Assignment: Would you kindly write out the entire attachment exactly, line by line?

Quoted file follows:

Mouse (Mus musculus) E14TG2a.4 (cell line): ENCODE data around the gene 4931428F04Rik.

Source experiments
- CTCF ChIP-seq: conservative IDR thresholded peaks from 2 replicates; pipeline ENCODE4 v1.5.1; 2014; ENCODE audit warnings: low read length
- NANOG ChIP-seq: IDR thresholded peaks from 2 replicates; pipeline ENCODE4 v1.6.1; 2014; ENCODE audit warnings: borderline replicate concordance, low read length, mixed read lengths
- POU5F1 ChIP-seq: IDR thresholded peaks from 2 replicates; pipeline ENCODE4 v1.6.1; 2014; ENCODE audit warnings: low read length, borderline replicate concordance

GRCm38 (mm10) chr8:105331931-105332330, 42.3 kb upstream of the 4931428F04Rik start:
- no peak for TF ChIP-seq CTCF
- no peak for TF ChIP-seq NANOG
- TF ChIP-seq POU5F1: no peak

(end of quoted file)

Mouse (Mus musculus) E14TG2a.4 (cell line): ENCODE data around the gene 4931428F04Rik.

Source experiments
- CTCF ChIP-seq: conservative IDR thresholded peaks from 2 replicates; pipeline ENCODE4 v1.5.1; 2014; ENCODE audit warnings: low read length
- NANOG ChIP-seq: IDR thresholded peaks from 2 replicates; pipeline ENCODE4 v1.6.1; 2014; ENCODE audit warnings: borderline replicate concordance, low read length, mixed read lengths
- POU5F1 ChIP-seq: IDR thresholded peaks from 2 replicates; pipeline ENCODE4 v1.6.1; 2014; ENCODE audit warnings: low read length, borderline replicate concordance

GRCm38 (mm10) chr8:105331931-105332330, 42.3 kb upstream of the 4931428F04Rik start:
- no peak for TF ChIP-seq CTCF
- no peak for TF ChIP-seq NANOG
- TF ChIP-seq POU5F1: no peak